Please also take a look at the information in Learning Taiko.
About The Tutorial
Learning taiko is an process best carried out with a competent instructor. There are many aspects beyond the rhythms that are important to taiko as an art, and they are difficult to properly learn without the guidance of a teacher. Most of these aspects have to do with the spirit, respect and approach of the player to the drums, the other players and to the art form itself. To merely play the rhythms, would be to to miss the essence of the art.
To help introduce people to some of the visual aspects of taiko, Rolling Thunder has also produced the Introduction to Taiko video tape. This tape, the first of its kind in English, has an overview of the different drum types, examples of stances, how to hold the bachi, instruction of basic rhythms, and instructions on how to tension a shime-daiko. The tape also includes short examples of many different playing styles. Since the Online Tutorial does not include any information on stances or movement, the Introduction to Taiko video is an excellent companion to the tutorial.
Sansa-daiko is a traditional festival piece from Iwate Prefecture. While the underlying rhythm is similar to many "Matsuri" (festival) pieces all over Japan, Sansa-daiko has a unique variation to call its own. There are also several regional variations throughout Iwate. Sansa-daiko is often played with a special mid-size Sansa style okedo hung from the neck and shoulders of the drummer. This allows the drummer to dance while playing. Morioka, the capital of Iwate, has a wonderful festival each summer where the main street is filled with a seemingly endless parade of dancing Sansa-daiko drummers. The image above is from Morioka's Sansa-Matsuri.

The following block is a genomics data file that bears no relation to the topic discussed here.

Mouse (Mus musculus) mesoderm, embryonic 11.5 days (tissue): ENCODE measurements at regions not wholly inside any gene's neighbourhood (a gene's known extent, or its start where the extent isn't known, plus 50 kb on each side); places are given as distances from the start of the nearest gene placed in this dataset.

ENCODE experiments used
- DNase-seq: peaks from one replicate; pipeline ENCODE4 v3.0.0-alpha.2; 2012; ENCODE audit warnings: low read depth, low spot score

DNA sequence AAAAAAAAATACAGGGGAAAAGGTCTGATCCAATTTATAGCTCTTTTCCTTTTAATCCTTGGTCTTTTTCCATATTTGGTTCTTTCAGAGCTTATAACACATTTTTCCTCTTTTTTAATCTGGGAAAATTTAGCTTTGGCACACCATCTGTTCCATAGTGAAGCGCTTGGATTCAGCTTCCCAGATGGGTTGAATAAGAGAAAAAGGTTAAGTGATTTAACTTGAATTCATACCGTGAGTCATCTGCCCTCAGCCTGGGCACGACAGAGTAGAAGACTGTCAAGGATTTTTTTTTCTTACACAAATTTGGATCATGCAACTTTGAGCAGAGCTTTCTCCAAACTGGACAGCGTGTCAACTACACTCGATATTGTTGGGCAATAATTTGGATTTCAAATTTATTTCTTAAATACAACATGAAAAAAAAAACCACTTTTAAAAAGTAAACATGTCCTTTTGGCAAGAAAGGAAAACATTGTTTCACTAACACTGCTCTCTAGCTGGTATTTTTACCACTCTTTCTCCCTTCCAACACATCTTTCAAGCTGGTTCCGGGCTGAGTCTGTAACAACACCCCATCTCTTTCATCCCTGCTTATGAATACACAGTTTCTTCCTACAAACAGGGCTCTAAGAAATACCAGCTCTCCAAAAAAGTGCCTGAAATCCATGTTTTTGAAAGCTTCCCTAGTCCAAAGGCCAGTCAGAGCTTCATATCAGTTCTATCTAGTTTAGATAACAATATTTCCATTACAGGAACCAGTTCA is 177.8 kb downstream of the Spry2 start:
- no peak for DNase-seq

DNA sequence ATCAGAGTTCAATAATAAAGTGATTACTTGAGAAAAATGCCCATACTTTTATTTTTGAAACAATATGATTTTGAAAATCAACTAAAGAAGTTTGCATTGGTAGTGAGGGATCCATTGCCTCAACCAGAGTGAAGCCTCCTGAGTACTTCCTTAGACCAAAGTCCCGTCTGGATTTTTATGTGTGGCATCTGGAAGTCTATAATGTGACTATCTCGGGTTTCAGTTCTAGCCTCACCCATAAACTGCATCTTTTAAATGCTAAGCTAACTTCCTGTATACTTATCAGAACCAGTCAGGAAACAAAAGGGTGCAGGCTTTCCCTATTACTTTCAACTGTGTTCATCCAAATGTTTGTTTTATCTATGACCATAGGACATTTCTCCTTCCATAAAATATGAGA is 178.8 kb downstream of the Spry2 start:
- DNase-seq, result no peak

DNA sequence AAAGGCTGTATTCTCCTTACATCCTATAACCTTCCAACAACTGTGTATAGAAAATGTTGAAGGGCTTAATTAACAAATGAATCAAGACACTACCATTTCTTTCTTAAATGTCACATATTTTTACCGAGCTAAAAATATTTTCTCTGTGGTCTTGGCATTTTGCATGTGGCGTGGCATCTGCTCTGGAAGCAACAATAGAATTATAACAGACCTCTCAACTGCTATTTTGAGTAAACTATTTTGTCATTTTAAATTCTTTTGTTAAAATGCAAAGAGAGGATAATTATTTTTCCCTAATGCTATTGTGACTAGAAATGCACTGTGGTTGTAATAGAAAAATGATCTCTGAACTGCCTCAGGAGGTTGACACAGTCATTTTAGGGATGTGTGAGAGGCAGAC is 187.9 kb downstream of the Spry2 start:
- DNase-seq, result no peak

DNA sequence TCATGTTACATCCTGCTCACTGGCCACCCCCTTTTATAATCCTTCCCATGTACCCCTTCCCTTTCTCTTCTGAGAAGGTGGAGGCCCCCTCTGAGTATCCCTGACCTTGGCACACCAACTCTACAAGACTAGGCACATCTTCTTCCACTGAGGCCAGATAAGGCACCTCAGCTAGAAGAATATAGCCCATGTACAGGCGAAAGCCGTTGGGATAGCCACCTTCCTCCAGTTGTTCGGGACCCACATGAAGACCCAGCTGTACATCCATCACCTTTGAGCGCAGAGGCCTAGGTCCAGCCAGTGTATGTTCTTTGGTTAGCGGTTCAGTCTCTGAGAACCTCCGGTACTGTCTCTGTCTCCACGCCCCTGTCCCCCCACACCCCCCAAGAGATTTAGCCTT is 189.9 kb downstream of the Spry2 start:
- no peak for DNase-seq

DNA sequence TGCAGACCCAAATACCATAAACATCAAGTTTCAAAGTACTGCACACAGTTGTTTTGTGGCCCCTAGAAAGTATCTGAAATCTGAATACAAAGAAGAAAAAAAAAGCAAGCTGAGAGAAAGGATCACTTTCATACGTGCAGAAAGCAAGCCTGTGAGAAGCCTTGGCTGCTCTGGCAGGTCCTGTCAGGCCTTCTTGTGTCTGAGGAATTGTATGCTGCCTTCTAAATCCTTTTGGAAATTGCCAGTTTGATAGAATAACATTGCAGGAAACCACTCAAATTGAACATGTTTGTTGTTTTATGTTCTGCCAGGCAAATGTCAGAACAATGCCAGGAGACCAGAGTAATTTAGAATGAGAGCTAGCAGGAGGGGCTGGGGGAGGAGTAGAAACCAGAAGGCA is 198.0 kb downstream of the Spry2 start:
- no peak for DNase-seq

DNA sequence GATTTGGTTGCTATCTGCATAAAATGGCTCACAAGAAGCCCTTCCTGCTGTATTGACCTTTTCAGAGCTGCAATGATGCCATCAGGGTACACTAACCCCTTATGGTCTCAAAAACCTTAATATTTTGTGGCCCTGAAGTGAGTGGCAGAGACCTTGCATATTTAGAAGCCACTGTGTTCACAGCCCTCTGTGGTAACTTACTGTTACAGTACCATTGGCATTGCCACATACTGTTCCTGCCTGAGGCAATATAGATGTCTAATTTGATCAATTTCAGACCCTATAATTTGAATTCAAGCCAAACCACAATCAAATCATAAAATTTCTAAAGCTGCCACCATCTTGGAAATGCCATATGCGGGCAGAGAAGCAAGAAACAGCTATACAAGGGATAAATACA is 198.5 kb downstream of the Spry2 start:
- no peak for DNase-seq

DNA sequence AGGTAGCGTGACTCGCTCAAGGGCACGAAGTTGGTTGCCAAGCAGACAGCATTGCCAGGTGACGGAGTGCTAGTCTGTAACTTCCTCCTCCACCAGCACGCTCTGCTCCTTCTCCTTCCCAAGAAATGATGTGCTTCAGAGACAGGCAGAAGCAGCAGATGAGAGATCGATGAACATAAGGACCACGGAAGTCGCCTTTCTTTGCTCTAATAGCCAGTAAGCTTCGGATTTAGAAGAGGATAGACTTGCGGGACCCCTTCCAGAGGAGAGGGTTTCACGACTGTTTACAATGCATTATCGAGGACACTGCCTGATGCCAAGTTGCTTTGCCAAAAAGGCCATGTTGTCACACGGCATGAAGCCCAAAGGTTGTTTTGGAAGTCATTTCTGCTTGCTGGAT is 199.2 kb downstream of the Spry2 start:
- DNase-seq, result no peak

This particular variation of Sansa-daiko is from Kitakami's Geino Matsuri. There are three sections to the piece: The first section is played twice, the second section is played once, and the third section is played three times. There is vocal part that is chanted, but other than marking down the syllables on the notation, this tutorial will not deal with it. The choreography is also beyond the scope of this tutorial.
Each note is marked R for right hand, or L for left hand.